Anjali Dave, Centre for Equity for Women, Children and Families, School of Social Work, Tata Institute of Social Sciences, V. N. Purav Marg, Deonar, Mumbai 400088, Maharashtra, India. Email: email@example.com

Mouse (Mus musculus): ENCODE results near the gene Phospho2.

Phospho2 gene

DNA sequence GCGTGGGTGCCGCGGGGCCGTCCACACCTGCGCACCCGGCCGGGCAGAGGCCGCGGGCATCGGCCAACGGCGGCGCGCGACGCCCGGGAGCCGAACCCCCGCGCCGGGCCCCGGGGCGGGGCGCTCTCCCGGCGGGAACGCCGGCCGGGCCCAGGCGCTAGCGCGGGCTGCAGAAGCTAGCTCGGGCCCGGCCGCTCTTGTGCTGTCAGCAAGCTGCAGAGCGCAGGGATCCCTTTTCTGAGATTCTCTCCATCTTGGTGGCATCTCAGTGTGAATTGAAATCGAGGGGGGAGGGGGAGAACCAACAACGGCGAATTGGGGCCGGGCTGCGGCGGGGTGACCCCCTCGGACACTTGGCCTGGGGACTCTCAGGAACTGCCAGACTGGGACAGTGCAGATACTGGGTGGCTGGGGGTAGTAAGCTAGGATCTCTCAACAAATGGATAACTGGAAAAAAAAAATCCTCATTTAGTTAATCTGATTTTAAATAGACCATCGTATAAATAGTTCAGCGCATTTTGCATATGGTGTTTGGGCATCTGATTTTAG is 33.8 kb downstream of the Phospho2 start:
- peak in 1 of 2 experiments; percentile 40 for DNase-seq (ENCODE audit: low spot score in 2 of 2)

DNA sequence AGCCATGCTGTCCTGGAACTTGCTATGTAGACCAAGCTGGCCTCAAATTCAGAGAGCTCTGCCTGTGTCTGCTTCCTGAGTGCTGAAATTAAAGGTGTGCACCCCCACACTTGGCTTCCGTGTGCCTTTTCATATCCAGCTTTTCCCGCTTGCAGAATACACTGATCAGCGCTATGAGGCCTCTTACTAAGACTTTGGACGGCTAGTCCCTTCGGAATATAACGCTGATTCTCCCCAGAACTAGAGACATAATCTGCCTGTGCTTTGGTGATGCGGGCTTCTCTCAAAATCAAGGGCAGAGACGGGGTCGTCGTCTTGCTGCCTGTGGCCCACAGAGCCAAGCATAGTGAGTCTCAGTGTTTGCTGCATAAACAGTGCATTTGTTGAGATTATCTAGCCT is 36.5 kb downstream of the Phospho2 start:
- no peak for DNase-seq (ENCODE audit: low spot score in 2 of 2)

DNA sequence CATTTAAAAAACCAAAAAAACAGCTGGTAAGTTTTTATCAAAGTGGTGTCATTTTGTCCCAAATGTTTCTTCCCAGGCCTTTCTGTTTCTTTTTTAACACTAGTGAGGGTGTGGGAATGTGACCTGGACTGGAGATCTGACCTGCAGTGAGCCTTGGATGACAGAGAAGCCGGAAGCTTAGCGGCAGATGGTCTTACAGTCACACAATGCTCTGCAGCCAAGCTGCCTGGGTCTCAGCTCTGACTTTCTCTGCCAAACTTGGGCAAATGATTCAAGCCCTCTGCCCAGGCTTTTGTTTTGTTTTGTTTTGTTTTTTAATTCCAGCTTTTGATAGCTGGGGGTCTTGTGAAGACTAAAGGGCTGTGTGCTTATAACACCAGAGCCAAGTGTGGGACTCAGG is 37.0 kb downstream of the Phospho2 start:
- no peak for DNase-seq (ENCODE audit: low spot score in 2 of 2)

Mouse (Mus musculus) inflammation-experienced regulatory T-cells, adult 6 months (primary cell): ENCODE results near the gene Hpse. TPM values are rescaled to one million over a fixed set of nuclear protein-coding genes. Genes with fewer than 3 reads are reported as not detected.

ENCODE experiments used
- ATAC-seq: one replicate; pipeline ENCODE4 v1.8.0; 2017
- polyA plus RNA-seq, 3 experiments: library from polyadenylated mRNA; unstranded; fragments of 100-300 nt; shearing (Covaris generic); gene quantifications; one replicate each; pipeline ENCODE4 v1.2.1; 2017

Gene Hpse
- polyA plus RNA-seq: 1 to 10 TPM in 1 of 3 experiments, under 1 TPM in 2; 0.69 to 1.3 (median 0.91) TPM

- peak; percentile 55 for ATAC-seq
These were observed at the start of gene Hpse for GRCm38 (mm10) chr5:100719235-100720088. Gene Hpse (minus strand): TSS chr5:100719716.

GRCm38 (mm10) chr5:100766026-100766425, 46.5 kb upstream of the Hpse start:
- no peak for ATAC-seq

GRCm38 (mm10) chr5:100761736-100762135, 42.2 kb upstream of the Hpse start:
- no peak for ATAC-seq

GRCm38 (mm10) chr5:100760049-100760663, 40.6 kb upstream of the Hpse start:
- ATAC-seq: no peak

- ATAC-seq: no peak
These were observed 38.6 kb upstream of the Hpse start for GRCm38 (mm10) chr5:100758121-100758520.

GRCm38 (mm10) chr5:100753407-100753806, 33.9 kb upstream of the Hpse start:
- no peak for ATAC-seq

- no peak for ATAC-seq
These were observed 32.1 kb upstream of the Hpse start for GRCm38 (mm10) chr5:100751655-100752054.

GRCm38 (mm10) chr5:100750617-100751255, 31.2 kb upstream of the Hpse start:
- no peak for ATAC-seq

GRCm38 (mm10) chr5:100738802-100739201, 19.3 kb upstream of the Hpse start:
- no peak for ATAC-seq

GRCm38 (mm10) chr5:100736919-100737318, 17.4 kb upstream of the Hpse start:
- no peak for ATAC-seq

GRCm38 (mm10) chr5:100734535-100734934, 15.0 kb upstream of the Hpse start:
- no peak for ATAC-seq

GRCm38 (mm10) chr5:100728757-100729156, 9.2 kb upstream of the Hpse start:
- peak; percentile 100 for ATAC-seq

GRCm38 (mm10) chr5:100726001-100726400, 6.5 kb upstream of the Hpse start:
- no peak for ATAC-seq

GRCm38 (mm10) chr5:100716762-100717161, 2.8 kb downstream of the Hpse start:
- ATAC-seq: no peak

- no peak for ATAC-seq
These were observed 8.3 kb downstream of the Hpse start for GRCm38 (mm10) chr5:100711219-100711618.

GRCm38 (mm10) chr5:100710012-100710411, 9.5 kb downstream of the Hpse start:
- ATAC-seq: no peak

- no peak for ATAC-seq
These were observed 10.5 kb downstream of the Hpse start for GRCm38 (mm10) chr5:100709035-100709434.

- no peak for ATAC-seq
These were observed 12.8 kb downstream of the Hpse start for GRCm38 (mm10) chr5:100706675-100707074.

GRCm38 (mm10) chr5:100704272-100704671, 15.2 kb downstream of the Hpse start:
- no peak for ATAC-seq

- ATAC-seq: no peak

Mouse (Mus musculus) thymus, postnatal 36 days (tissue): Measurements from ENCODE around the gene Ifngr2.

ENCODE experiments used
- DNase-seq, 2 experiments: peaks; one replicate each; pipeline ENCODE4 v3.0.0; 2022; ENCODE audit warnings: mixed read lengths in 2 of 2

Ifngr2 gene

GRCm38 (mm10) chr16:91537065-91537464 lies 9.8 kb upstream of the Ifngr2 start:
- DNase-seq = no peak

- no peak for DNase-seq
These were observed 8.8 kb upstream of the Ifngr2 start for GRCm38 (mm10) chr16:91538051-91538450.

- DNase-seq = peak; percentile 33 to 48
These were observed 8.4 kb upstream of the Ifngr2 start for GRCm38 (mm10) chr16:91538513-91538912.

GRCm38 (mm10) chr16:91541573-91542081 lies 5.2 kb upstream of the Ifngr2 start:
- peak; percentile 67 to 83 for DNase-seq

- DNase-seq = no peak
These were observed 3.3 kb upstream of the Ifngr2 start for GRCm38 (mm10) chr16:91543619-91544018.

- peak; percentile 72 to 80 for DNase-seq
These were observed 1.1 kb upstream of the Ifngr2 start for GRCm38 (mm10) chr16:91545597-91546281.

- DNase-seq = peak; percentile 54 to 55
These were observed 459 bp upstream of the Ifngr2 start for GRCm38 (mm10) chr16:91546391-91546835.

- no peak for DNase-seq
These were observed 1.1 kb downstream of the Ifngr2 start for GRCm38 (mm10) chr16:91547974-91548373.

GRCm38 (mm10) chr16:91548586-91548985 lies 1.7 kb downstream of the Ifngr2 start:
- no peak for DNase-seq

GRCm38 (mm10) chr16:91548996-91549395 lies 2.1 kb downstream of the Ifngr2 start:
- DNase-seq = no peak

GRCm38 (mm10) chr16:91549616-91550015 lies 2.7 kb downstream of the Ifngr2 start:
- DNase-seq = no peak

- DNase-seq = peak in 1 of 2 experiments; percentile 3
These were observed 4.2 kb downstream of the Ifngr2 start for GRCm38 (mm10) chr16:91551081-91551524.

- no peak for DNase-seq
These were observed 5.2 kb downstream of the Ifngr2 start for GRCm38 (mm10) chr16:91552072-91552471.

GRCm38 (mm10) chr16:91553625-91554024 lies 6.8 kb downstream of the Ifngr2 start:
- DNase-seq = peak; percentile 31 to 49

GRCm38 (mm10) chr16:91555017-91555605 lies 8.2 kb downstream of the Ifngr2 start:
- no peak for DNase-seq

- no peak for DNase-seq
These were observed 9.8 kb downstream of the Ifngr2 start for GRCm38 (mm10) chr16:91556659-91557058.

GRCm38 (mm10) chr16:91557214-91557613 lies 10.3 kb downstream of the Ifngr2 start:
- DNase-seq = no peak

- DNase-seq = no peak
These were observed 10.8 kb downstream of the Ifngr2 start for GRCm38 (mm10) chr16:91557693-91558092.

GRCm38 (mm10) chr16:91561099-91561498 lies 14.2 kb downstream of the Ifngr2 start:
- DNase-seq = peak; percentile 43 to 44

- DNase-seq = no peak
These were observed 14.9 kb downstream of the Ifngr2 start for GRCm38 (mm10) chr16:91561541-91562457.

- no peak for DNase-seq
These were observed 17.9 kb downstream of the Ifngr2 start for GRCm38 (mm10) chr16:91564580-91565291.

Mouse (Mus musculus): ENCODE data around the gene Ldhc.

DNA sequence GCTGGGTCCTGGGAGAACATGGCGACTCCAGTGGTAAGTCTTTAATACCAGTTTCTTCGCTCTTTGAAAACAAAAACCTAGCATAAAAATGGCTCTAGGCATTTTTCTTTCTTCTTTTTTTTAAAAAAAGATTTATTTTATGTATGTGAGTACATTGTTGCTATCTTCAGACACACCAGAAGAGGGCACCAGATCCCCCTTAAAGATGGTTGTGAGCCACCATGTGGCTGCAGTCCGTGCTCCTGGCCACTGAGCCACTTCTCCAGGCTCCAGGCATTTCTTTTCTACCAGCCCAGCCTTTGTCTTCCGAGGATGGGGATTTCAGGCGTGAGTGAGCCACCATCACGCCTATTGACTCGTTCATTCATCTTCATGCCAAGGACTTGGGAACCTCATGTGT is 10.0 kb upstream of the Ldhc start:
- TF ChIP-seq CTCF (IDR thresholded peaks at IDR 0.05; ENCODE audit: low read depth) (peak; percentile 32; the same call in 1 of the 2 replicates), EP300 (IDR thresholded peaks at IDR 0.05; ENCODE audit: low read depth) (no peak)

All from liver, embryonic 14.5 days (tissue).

This article attempts to describe the experiences of violated women and the struggles of social workers to contest violence against women in the Indian context. It begins with a brief account of an “indigenous model”: the establishment of a service for violated women in India within the police force—the Special Cell on Violence Against Women. The article traces the strategic location, vision, growth, present position, expansion, and replication of the Special Cell in India, and discusses the necessity of working simultaneously with violated women, formal systems, and social structures; its contribution to the campaign for a Domestic Violence Act; and the resultant outcomes. The arduous nature of the work required for violated women and the women’s own assessment of the Special Cells were accessed through a rigorous evaluation study, which is presented in the article, providing an answer and affirmation to the question: Why work with the Establishment–—the State.